BY WILLIAM CARLOS WILLIAMS

Sorrow is my own yard
where the new grass
flames as it has flamed
often before, but not
with the cold fire
that closes round me this year.
Thirty-five years
I lived with my husband.
The plum tree is white today
with masses of flowers.
Masses of flowers
load the cherry branches
and color some bushes
yellow and some red,
but the grief in my heart
is stronger than they,
for though they were my joy
formerly, today I notice them
and turn away forgetting.
Today my son told me
that in the meadows,
at the edge of the heavy woods
in the distance, he saw
trees of white flowers.
I feel that I would like
to go there
and fall into those flowers
and sink into the marsh near them.

(Note: My thanks to brettgorvy@Instagram)

When i die I want your hands on my eyes

Pablo Neruda: When I die I want your hands on my eyes

When I die I want your hands on my eyes:

I want the light and the wheat of your beloved hands

to pass their freshness over me one more time

to feel the smoothness that changed my destiny.

I want you to live while I wait for you, asleep,

I want for your ears to go on hearing the wind,

for you to smell the sea that we loved together

and for you to go on walking the sand where we walked.

I want for what I love to go on living

and as for you I loved you and sang you above everything,

for that, go on flowering, flowery one,

so that you reach all that my love orders for you,

so that my shadow passes through your hair,

so that they know by this the reason for my song.


–Pablo Neruda, Veinte poemas de amor y una canción desesperada. Cien Sonetos de Amor. Plaza y Janés. Ave Fénix 205-2. Sexta edición, junio 1998.

Image

I am keeping the name of a woman
I barely knew locked up; it’s in a box,
and now and then I pick out the syllables
that are rusted and creak like rickety pianos:
soon those trees come out, and then the rain,
the jasmine, the long victorious braids
of a woman now without a body, lost,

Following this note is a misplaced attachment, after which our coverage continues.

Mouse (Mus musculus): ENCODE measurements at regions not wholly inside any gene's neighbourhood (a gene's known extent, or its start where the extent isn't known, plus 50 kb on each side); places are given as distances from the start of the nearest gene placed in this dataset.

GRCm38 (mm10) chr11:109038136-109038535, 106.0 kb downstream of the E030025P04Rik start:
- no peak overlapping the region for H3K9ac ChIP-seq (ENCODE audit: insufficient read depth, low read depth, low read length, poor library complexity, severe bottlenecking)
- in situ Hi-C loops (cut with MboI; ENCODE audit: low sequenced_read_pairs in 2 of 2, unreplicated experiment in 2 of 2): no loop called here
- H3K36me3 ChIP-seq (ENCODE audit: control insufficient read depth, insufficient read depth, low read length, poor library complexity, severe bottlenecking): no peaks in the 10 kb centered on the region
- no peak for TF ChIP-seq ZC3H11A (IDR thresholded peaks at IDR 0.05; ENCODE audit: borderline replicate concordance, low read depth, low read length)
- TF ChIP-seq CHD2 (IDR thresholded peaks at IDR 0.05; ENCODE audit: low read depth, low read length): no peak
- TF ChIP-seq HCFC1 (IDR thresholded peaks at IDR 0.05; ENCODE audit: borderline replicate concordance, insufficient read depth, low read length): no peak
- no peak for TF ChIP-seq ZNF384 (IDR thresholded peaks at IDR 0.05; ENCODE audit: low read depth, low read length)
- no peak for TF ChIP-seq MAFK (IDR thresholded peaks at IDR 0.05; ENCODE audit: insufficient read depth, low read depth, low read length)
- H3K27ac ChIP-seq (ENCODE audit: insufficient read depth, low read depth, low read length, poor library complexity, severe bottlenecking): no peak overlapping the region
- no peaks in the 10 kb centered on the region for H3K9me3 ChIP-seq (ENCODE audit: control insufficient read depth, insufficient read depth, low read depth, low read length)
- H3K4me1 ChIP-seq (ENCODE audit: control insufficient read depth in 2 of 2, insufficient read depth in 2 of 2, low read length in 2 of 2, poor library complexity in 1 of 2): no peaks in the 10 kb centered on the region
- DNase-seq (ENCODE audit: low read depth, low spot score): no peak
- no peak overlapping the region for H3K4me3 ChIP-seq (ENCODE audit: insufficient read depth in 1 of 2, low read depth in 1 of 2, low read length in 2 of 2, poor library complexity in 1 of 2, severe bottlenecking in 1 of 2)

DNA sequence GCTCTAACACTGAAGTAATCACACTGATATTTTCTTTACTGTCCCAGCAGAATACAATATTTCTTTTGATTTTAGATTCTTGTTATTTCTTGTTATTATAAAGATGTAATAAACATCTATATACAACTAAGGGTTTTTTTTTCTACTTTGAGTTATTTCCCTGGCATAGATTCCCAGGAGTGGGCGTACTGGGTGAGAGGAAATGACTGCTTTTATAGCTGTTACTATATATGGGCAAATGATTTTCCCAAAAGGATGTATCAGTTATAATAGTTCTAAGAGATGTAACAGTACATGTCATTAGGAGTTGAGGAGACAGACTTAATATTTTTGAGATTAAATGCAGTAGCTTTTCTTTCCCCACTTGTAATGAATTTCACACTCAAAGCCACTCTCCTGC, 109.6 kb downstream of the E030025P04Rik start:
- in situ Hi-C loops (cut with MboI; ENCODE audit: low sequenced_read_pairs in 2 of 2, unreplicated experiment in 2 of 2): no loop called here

drowned in time as in a slow lake:
there her eyes went out like coals.

Nevertheless, there is in dissolution
the sweet scent of death, buried arteries,
or simply a life among other lives.

It smells good to turn our face
only in the direction of purity:
to feel the pulse of the raining sky
of our diminished youth:
to twirl a ring in the emptiness,
to cry out to heaven.

I regret not having time for my lives,
even for the slightest thing, the souvenir left in a compartment
of a train, in a bedroom or at the brewery,
like an umbrella left there in the rain:
perhaps these are the imperceptible lips
that speak like the cadence of the sudden
sea, in a careless moment on the road.

For that reason, Irene or Rose, Mary or Leonore,
empty boxes, dry flowers pressed in a book,
they call out from their lonely corners
and we need to open them, to hear the one without a voice,
to see those things that do not exist.

Pablo Neruda, “Image”

The Travail of Passion

W.B. Yeats (1865–1939).  The Wind Among the Reeds.  1899.

The Travail of Passion

WHEN the flaming lute-thronged angelic door is wide;

When an immortal passion breathes in mortal clay;

Our hearts endure the scourge, the plaited thorns, the way

Crowded with bitter faces, the wounds in palm and side,

The hyssop-heavy sponge, the flowers by Kidron stream:

We will bend down and loosen our hair over you,

That it may drop faint perfume, and be heavy with dew,

Lilies of death-pale hope, roses of passionate dream.

“It is good to love many things, for therein lies the true strength, and whosoever loves much performs much, and can accomplish much, and what is done in love is well done.

Vincent Van Gogh